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From The Socialist newspaper, 27 September 2007

PCS prepares for more strikes

PCS's national executive committee (NEC) has unanimously voted to hold a consultative ballot of PCS members for national industrial action to stop compulsory redundancies and defend pay and conditions. National days of strike action have already taken place on 31 January and 1 May in an effort to force the employer into serious negotiations.

John McInally, PCS NEC, personal capacity

No-one's job is safe as the cuts continue, already compulsory redundancies have occurred - albeit in small numbers - in two departments, and more are threatened. Pay offers are below inflation, with some facing a total pay freeze. Regional pay is also a growing threat which will mean that workers' pay rates are dependent on where they work, rather than the work they do.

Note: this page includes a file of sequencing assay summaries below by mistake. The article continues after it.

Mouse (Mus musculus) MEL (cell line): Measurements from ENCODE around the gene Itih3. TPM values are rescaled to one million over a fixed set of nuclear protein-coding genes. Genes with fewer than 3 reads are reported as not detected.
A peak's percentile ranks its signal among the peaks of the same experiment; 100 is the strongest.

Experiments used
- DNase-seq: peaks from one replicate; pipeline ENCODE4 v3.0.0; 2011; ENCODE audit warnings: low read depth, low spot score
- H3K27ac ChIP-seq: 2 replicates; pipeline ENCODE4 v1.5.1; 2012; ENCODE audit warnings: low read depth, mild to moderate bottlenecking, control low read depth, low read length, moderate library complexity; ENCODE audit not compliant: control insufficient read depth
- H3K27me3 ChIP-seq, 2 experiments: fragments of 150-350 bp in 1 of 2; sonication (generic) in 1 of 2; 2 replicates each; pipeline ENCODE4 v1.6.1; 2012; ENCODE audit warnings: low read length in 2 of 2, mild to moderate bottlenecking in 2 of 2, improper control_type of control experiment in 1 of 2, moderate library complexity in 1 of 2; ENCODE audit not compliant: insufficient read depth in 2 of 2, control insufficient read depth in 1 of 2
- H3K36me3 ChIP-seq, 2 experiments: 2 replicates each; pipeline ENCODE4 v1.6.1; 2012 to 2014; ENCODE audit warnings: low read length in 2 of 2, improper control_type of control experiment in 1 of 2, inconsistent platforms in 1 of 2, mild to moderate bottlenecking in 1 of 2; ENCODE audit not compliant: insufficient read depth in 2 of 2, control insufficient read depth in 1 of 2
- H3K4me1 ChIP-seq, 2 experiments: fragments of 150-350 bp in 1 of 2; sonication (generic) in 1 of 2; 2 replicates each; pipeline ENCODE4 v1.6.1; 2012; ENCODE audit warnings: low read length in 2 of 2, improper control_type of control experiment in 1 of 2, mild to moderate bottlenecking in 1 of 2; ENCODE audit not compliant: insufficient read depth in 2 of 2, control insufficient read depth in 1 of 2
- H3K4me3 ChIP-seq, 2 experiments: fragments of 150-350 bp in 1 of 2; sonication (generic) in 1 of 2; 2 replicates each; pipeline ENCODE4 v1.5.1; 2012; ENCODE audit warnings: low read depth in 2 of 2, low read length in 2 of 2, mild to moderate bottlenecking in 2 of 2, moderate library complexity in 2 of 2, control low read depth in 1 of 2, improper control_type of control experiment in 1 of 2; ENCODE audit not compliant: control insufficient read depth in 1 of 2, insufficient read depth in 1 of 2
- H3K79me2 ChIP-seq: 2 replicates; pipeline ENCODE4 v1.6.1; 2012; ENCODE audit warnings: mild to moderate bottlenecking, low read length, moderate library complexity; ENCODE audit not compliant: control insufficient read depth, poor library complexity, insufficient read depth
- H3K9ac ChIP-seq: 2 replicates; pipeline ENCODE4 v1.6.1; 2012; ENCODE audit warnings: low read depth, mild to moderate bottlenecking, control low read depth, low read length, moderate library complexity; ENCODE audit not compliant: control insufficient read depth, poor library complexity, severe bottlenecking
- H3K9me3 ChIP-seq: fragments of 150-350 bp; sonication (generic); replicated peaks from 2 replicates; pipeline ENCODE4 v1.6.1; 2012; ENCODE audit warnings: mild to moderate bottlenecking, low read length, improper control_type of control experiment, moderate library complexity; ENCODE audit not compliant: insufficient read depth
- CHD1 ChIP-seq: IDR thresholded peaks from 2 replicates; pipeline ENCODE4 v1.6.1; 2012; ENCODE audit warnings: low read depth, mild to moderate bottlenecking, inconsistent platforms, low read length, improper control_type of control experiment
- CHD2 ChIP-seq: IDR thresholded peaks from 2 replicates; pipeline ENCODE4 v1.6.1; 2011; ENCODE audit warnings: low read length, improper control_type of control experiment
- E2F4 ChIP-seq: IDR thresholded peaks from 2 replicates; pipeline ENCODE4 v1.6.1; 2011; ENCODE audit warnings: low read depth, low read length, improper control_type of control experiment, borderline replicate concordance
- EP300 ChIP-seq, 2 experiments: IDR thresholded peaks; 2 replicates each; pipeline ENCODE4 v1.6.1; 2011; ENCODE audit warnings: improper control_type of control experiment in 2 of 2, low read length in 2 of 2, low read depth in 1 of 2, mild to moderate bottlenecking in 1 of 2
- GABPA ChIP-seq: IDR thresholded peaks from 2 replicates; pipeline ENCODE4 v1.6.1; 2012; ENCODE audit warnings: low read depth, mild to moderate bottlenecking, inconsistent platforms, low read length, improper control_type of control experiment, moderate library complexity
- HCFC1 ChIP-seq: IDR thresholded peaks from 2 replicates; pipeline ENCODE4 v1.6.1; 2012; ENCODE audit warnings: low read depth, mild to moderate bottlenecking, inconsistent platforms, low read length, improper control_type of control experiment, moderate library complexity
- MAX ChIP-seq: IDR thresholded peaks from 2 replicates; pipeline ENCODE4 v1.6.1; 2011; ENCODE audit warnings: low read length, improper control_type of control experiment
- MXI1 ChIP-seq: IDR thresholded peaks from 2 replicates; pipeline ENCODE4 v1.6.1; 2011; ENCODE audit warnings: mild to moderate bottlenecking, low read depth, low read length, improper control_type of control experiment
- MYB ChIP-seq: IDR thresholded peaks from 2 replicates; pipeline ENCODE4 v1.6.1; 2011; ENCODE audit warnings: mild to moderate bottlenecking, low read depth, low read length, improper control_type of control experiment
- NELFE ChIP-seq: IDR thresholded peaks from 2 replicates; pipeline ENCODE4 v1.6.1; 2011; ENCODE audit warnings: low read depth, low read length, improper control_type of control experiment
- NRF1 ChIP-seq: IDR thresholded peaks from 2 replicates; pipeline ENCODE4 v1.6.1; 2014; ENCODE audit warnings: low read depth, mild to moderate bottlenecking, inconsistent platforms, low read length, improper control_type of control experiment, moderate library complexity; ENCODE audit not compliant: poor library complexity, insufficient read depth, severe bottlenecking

Privatisations continue, even in areas like the Ministry of Defence, where tens of thousands are under the threat of outsourcing. In the Department for Work and Pensions the government intends to privatise core welfare and benefit delivery.

All this is accompanied by attacks on terms and conditions and a speeding up of production as processes are centralised, untried and untested technology is introduced and harsh management "techniques" are applied. Cuts are also planned to the civil service Compensation Scheme to get rid of civil servants on the cheap.

PCS's demands are fair, reasonable and achievable most of all, necessary, to defend members' interests in a period where the government and political establishment continues its ideological assault on the public sector.